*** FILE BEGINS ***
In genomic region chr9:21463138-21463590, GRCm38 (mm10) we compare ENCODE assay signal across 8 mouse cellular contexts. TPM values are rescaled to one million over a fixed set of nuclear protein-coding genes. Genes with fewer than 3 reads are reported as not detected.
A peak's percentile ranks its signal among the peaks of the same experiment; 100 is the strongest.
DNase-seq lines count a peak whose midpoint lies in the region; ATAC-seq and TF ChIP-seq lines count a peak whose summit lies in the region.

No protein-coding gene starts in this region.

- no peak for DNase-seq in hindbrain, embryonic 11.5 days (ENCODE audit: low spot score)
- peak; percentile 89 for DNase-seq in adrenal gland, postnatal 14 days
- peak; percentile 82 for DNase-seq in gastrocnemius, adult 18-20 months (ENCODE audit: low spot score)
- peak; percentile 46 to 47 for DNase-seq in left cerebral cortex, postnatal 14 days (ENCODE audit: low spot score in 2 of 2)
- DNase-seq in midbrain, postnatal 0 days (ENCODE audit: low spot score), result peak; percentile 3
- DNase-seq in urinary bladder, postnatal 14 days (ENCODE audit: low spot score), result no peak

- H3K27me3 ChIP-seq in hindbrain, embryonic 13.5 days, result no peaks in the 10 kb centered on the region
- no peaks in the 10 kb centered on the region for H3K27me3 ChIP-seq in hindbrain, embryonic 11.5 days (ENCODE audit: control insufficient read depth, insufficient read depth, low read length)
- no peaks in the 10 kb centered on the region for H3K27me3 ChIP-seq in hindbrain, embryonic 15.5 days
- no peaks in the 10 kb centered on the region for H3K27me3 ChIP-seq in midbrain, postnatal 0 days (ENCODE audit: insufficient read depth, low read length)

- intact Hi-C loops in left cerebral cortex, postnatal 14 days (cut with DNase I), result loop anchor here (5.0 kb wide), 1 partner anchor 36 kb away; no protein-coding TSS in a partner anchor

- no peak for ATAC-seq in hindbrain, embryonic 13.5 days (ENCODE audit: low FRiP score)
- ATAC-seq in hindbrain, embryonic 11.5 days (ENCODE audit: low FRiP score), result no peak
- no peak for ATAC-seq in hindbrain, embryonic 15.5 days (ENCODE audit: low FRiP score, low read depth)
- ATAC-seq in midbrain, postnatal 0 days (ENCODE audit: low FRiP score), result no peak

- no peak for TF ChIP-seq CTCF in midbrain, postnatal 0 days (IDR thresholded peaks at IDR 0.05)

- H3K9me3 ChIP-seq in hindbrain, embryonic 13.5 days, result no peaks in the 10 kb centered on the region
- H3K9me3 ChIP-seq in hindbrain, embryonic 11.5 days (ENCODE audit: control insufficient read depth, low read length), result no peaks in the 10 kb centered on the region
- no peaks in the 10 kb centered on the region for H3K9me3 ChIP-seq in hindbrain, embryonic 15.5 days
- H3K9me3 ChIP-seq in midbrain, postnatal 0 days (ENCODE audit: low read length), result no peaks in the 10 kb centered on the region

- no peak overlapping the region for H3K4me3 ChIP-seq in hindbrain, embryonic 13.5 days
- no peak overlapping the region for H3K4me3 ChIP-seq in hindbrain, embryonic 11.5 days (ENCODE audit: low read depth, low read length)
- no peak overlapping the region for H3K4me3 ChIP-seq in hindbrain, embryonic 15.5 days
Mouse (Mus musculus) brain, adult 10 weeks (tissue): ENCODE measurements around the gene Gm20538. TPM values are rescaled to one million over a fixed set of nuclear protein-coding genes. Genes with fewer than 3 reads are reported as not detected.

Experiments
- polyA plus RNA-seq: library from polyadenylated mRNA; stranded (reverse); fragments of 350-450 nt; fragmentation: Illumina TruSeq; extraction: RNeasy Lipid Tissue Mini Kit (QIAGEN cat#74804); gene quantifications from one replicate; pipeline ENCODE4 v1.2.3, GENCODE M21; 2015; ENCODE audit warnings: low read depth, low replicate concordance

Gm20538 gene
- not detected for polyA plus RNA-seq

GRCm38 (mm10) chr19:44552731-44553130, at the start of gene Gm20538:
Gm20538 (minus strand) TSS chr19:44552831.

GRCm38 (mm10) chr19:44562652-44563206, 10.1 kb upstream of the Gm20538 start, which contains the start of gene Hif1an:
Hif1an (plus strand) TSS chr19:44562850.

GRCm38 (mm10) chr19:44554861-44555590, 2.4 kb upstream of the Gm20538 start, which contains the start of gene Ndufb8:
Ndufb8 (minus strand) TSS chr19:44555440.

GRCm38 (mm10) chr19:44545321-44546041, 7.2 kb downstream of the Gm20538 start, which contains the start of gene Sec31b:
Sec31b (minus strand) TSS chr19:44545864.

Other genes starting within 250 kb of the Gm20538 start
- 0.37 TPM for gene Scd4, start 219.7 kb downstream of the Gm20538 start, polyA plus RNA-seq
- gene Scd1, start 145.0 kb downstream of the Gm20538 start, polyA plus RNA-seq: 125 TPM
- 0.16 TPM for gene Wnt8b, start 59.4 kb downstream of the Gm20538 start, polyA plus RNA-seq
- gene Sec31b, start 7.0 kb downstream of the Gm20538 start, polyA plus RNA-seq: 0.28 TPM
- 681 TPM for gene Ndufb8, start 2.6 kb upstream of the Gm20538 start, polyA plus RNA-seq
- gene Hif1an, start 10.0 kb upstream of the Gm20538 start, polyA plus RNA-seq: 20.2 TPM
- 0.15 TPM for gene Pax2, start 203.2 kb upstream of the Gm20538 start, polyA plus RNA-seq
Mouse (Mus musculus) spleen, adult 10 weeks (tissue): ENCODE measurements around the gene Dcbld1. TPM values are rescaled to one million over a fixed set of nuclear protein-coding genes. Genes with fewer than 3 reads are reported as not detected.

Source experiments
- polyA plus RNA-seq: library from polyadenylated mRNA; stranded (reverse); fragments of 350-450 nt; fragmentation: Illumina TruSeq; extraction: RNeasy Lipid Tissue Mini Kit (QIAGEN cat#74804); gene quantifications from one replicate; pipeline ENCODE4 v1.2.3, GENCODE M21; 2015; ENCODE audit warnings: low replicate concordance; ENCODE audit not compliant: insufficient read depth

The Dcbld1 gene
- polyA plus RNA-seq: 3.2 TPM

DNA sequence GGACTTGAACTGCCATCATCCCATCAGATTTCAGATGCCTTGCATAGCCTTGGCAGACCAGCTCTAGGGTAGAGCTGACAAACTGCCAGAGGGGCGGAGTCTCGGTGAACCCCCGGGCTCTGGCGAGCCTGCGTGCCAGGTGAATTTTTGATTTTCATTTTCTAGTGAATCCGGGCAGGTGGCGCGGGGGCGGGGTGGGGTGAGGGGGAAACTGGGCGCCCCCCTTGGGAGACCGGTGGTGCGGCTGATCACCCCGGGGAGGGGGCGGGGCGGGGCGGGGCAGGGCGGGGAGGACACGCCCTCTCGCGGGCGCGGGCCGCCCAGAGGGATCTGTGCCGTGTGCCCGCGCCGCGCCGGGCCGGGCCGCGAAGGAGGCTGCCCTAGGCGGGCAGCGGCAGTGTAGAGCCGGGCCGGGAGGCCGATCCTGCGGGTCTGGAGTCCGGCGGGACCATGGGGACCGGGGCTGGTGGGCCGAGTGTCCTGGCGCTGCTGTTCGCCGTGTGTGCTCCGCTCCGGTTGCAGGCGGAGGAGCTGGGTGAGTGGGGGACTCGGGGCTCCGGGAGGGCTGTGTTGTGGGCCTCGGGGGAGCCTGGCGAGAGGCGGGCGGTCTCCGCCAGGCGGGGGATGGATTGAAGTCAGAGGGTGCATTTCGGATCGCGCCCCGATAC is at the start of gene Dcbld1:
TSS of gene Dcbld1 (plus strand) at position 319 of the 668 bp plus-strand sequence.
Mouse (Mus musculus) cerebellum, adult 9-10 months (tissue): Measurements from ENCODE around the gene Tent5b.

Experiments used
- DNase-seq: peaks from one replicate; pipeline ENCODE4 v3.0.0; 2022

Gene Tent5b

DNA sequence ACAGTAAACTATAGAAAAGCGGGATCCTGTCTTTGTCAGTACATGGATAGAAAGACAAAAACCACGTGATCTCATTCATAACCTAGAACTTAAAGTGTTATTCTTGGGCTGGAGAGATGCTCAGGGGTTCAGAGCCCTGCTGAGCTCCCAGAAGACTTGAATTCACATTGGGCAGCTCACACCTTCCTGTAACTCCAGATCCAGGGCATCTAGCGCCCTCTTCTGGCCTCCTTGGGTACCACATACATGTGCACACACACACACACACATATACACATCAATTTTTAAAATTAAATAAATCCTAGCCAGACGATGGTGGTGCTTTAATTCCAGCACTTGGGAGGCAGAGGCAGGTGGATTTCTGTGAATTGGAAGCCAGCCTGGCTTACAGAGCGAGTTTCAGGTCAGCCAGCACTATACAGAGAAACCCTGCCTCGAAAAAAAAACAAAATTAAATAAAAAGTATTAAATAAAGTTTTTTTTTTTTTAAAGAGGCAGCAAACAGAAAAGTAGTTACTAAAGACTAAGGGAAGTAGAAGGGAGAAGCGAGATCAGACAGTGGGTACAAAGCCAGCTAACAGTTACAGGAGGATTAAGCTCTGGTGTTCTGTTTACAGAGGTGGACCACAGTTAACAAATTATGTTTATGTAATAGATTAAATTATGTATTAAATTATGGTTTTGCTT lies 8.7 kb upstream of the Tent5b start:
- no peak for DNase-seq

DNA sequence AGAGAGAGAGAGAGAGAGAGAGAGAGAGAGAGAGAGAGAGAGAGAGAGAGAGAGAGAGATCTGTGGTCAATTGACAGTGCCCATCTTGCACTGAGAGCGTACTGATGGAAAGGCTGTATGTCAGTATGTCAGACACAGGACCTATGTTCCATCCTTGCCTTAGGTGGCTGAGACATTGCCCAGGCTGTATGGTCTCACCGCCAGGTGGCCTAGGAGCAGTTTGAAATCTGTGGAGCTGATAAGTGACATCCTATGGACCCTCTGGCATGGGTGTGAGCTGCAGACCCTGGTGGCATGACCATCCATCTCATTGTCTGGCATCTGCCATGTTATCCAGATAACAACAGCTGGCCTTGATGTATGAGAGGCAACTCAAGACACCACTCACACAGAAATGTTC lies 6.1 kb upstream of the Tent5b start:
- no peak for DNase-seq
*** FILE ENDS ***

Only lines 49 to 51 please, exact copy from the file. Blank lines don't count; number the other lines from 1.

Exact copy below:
Mouse (Mus musculus) spleen, adult 10 weeks (tissue): ENCODE measurements around the gene Dcbld1. TPM values are rescaled to one million over a fixed set of nuclear protein-coding genes. Genes with fewer than 3 reads are reported as not detected.

Source experiments
- polyA plus RNA-seq: library from polyadenylated mRNA; stranded (reverse); fragments of 350-450 nt; fragmentation: Illumina TruSeq; extraction: RNeasy Lipid Tissue Mini Kit (QIAGEN cat#74804); gene quantifications from one replicate; pipeline ENCODE4 v1.2.3, GENCODE M21; 2015; ENCODE audit warnings: low replicate concordance; ENCODE audit not compliant: insufficient read depth